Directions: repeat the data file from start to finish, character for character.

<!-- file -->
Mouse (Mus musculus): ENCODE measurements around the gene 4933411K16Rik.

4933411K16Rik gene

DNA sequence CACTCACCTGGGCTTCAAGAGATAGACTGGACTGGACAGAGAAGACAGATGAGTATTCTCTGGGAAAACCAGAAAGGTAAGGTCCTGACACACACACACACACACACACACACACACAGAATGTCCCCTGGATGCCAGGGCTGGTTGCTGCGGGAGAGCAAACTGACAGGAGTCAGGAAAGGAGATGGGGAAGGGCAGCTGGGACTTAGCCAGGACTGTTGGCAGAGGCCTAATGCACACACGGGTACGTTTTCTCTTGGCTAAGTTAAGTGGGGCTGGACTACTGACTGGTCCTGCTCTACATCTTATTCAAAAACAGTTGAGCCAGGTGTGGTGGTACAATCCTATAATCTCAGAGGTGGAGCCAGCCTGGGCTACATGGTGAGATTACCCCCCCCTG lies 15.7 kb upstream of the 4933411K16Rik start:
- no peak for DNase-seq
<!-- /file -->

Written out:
Mouse (Mus musculus): ENCODE measurements around the gene 4933411K16Rik.

4933411K16Rik gene

DNA sequence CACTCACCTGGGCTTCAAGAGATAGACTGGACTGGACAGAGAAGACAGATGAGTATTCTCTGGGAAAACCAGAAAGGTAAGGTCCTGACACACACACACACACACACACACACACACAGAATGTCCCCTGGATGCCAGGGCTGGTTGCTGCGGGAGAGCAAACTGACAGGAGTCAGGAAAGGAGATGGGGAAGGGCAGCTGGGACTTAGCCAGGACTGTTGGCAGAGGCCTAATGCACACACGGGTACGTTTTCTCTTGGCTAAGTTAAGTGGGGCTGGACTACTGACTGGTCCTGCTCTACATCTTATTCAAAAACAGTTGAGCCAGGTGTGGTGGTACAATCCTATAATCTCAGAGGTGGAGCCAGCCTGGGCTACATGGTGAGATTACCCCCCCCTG lies 15.7 kb upstream of the 4933411K16Rik start:
- no peak for DNase-seq